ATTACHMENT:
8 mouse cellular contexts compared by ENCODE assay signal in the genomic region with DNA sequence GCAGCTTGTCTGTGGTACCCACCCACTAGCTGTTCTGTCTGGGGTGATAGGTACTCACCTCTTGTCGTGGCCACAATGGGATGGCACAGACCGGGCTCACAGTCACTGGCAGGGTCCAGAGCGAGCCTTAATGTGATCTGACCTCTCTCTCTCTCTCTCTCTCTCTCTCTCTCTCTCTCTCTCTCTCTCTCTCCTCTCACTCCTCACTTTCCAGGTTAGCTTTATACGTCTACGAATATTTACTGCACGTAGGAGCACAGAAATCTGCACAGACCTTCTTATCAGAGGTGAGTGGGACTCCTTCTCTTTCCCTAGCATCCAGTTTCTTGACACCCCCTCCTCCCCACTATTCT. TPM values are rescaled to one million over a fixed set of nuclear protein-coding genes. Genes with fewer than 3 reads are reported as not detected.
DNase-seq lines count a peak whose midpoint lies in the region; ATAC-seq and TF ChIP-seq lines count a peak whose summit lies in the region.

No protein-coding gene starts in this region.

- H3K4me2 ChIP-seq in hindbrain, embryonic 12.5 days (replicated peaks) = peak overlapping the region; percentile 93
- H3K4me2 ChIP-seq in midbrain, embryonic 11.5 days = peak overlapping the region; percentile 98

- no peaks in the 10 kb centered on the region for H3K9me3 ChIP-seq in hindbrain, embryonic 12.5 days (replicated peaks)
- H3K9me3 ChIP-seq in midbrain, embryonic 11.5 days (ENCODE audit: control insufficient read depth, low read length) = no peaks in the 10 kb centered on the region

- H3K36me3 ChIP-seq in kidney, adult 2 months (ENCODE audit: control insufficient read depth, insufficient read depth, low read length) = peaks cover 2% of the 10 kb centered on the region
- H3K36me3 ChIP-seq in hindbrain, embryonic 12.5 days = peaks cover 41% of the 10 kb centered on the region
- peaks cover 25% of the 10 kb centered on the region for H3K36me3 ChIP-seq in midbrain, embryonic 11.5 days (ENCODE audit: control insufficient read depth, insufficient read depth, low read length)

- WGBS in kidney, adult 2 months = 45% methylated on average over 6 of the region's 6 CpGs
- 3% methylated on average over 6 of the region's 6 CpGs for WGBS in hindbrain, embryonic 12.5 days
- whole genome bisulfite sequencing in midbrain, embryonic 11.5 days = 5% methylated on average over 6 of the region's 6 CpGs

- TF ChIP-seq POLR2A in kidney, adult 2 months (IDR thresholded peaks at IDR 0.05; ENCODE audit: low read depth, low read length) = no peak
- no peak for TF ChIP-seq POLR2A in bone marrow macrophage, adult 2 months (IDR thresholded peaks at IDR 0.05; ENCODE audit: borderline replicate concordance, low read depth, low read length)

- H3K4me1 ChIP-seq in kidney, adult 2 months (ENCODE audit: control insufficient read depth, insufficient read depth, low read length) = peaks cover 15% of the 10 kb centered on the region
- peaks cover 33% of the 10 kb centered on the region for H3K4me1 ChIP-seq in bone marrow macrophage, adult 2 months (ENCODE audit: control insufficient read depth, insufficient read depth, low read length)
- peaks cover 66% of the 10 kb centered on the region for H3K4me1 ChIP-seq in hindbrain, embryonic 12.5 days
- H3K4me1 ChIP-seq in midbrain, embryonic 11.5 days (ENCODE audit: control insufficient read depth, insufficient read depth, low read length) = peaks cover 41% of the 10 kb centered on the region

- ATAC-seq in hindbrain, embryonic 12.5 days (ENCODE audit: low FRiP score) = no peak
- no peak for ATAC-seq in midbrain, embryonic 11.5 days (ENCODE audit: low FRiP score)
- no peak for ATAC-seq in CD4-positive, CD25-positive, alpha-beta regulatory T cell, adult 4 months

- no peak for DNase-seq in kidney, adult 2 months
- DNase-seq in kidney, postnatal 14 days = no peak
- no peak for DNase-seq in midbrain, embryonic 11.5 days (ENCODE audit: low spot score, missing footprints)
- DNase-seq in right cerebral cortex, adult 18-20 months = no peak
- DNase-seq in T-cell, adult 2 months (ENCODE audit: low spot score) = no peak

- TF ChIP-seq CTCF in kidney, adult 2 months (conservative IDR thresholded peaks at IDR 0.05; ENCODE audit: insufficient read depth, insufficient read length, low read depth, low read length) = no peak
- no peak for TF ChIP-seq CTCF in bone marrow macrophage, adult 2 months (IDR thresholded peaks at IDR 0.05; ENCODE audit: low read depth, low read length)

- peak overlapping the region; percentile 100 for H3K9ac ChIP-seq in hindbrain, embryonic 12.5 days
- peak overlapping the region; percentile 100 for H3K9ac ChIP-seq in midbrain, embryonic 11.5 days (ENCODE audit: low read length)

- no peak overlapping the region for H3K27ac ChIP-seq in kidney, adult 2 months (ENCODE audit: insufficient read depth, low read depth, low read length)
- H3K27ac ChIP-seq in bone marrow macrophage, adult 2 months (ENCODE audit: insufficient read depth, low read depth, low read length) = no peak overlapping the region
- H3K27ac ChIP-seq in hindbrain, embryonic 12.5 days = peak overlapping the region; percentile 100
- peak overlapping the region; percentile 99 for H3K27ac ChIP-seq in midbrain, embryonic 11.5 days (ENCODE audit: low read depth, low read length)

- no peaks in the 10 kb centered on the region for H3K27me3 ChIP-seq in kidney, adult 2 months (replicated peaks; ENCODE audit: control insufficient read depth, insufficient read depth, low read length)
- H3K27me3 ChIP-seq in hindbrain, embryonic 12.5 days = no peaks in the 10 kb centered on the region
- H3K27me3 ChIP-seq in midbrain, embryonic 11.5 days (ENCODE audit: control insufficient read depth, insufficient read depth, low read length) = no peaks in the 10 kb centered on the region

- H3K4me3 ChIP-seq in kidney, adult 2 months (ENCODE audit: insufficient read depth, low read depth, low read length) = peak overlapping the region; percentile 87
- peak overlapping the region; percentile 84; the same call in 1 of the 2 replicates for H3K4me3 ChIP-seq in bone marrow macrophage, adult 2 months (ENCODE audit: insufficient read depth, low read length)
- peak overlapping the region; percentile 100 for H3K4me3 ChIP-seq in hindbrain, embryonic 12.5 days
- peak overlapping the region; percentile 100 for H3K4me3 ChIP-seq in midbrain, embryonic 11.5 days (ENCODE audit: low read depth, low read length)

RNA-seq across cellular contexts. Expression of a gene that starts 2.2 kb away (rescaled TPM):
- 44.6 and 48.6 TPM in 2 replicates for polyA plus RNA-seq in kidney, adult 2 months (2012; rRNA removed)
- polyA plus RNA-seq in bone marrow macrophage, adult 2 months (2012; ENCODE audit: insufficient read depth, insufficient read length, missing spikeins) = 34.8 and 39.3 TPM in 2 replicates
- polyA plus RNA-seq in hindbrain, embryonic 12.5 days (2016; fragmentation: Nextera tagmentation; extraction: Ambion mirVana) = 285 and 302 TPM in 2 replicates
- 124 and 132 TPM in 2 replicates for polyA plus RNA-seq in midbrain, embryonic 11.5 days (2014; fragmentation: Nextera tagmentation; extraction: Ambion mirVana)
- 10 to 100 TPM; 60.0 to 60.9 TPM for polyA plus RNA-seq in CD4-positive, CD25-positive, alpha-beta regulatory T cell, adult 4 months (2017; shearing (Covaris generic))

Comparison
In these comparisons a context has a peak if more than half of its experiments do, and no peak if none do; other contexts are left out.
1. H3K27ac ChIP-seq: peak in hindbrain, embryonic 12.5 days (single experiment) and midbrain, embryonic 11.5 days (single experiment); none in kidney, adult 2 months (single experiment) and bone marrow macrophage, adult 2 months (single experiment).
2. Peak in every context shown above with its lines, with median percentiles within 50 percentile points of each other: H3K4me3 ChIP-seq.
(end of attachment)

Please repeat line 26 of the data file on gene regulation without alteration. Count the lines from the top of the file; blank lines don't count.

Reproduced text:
- DNase-seq in right cerebral cortex, adult 18-20 months = no peak